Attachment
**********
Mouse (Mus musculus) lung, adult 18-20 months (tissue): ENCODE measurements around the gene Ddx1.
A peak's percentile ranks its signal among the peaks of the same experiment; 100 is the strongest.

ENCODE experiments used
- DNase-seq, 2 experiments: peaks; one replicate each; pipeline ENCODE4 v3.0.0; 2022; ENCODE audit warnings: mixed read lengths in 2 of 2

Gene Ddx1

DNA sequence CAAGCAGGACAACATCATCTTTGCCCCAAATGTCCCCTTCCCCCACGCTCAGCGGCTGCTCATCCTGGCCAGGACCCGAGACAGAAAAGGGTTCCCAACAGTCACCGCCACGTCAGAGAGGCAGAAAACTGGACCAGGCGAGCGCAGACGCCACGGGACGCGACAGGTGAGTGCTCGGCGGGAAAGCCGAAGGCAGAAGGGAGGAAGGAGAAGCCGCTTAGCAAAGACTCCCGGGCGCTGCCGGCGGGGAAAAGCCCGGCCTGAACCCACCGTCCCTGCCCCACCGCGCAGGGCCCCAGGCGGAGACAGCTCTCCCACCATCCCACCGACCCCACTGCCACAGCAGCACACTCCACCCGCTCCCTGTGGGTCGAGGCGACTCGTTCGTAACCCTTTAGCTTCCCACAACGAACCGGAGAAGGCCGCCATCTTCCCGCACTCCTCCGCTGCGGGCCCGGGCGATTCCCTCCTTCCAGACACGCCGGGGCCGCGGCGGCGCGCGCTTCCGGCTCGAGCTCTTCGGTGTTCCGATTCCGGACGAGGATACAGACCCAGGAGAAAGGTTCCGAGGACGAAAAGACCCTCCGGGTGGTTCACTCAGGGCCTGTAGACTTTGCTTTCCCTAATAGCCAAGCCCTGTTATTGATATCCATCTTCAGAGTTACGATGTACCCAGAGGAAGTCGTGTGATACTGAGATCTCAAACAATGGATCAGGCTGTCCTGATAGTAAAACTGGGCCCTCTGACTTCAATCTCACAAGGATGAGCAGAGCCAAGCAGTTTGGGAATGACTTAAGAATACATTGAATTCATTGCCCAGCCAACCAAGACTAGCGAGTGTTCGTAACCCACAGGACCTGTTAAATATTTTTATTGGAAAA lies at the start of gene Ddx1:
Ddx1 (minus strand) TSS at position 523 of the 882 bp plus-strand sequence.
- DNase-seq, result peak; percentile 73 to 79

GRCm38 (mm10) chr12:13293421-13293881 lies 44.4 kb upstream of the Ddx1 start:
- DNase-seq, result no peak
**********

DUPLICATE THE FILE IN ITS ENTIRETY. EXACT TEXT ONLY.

Mouse (Mus musculus) lung, adult 18-20 months (tissue): ENCODE measurements around the gene Ddx1.
A peak's percentile ranks its signal among the peaks of the same experiment; 100 is the strongest.

ENCODE experiments used
- DNase-seq, 2 experiments: peaks; one replicate each; pipeline ENCODE4 v3.0.0; 2022; ENCODE audit warnings: mixed read lengths in 2 of 2

Gene Ddx1

DNA sequence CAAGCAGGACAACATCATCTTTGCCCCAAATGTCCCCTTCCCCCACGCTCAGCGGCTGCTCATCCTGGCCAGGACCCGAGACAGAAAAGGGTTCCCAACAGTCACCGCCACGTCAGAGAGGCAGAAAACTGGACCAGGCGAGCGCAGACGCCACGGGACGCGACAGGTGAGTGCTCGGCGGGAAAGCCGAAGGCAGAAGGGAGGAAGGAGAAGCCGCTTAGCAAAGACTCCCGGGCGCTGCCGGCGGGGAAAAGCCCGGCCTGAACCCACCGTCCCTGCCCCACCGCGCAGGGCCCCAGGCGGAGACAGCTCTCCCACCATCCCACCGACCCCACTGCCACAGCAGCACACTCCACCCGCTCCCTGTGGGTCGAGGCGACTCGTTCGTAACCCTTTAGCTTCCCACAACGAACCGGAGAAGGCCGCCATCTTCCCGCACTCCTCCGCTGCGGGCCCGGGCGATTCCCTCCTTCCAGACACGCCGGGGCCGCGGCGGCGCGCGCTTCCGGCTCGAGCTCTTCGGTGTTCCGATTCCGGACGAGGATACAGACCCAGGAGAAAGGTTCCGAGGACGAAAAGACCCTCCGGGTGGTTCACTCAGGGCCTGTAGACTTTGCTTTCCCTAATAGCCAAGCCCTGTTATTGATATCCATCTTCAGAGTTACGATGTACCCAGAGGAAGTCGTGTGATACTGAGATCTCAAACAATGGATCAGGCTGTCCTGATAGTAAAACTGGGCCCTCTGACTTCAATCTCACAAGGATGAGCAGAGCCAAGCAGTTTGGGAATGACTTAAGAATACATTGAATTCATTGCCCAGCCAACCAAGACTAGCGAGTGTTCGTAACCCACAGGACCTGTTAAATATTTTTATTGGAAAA lies at the start of gene Ddx1:
Ddx1 (minus strand) TSS at position 523 of the 882 bp plus-strand sequence.
- DNase-seq, result peak; percentile 73 to 79

GRCm38 (mm10) chr12:13293421-13293881 lies 44.4 kb upstream of the Ddx1 start:
- DNase-seq, result no peak